Weekend!Food: Restaurant of the Week
by: DENISE FARWELL, Encanto gamely tries to channel New Mexican food, but it’s difficult to make the real deal in Oregon.

Before I lived in Santa Fe, I scoffed at former New Mexicans who exalted the chile. Whether it was red, green or 'Christmas' (meaning both), they craved the stuff like alley addicts.

Even pre-Internet, I asked why they couldn't just order it, or make it themselves from Oregon-grown peppers? They all insisted it was different.

I thought it was the height of arrogance.

What a fool I was.

Maybe it's the nearly omnipresent sun; the strangely gentle, velvety quality of the air; or the lithium in the water, chiles are never as good outside of the Land of Enchantment as they are in it.

So I didn't have high hopes for Encanto, despite the owners' New Mexican heritage. The sleek warehouselike space is a nice addition to this part of North Portland.

The discombobulated staff doesn't put diners immediately at ease - an obvious host station would be a big help -but overall they're friendly if a bit vague (ordered items were forgotten on two recent visits).

They wisely push the sopaipillas as a starter but can't be sure how many of the puffy, fried dough rectangles will arrive. 'It depends how they cut them,' one offered, unhelpfully.

Try to snag one in any case.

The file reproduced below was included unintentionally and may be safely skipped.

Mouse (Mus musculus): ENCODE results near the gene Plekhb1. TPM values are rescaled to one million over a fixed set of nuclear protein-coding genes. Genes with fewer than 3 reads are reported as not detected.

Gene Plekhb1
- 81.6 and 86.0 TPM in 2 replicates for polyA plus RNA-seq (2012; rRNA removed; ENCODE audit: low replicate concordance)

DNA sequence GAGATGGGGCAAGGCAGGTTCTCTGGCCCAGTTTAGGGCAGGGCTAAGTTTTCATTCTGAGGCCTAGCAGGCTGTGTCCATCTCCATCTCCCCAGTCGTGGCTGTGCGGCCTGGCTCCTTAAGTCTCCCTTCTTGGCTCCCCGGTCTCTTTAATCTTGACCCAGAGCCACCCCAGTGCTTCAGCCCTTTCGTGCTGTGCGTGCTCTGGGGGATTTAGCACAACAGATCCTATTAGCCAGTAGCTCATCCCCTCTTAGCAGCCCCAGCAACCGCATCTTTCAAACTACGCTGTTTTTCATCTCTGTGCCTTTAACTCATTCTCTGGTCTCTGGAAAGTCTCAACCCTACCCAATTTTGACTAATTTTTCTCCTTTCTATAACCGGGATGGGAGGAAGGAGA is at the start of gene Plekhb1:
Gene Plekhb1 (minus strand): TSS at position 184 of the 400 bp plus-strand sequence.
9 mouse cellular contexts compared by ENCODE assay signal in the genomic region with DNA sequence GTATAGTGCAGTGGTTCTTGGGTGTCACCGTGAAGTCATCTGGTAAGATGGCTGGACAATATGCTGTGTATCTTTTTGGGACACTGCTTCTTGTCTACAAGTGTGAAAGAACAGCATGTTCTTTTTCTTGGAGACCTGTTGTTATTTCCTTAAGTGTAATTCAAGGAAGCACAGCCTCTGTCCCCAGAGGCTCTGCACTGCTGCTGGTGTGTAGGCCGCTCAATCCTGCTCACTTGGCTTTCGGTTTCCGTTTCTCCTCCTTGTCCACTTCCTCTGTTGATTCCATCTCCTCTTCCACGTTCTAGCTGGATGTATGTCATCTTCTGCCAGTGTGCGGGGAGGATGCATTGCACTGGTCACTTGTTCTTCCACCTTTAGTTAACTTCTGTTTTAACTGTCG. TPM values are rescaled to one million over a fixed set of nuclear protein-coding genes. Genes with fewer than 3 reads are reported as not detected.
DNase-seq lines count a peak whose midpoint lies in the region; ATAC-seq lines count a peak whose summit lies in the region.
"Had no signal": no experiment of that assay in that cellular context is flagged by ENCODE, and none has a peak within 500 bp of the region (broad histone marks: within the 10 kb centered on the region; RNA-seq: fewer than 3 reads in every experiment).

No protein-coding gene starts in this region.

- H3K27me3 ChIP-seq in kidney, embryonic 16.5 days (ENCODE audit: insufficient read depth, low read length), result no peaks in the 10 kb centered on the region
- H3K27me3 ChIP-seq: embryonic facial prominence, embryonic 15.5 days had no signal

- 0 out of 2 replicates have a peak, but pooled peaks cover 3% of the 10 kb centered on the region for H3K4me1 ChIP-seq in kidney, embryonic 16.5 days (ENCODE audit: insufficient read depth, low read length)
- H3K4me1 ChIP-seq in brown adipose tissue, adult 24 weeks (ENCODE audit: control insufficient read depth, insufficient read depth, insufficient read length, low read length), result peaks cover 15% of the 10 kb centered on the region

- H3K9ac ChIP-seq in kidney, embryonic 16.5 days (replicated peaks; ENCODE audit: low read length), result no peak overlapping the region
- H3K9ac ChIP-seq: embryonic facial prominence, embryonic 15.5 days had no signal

Another classic, green chile stew, is full of tender hunks of pork and is intensely spiced, but the flavor lies flat beyond the heat. There's none of the nuance that makes members of the green chile team think theirs' is best.

The salad of roasted beets with goat cheese makes a good start, and the house salad with sage-piñon vinaigrette improved dramatically from one visit to the next.

Among the dinners, the enchiladas also got better after a few weeks but still don't hold a candle to the real thing.

The chile blanketing the cheese, vegetable or flank steak isn't nearly thick enough to impart much of anything, the tortillas verged on leather-toughness and the less said about the accompanying rice and beans the better.

The fancier, more complicated dishes are much more successful. Both the braised meat dishes, buffalo short ribs and cordero sofrito - lamb in a spiced tomato sauce - benefit from slow cooking that melts the meat and the myriad flavors bloom into complex and hearty sauces.

Chiles rellenos challenge many cooks -it's hard to keep the coating crisp, the cheese stuffing melted and the chile tender. Here the stuffing suffers, but overall it's an acceptable choice for vegetarians.

There's a full bar with a tequila-heavy cocktail list and margaritas, of course.

For dessert, the menu lists only tres leches, a vanilla version of tiramisu. On one trip there also was a chocolate cake that held a hidden kick of chile.

This is the sort of taste sensation chile fans love best -just when you're sensing one thing (in this case chocolate) you're tickled with a tingle of something else. If only the experience was more universal on this menu, and on this side of Farmington.

The best food that happens in Santa Fe stays in Santa Fe.

- Audrey Van Buskirk

5225 N. Lombard St., 503-286-2929, 5 p.m. to 1 a.m. daily, $8-$17

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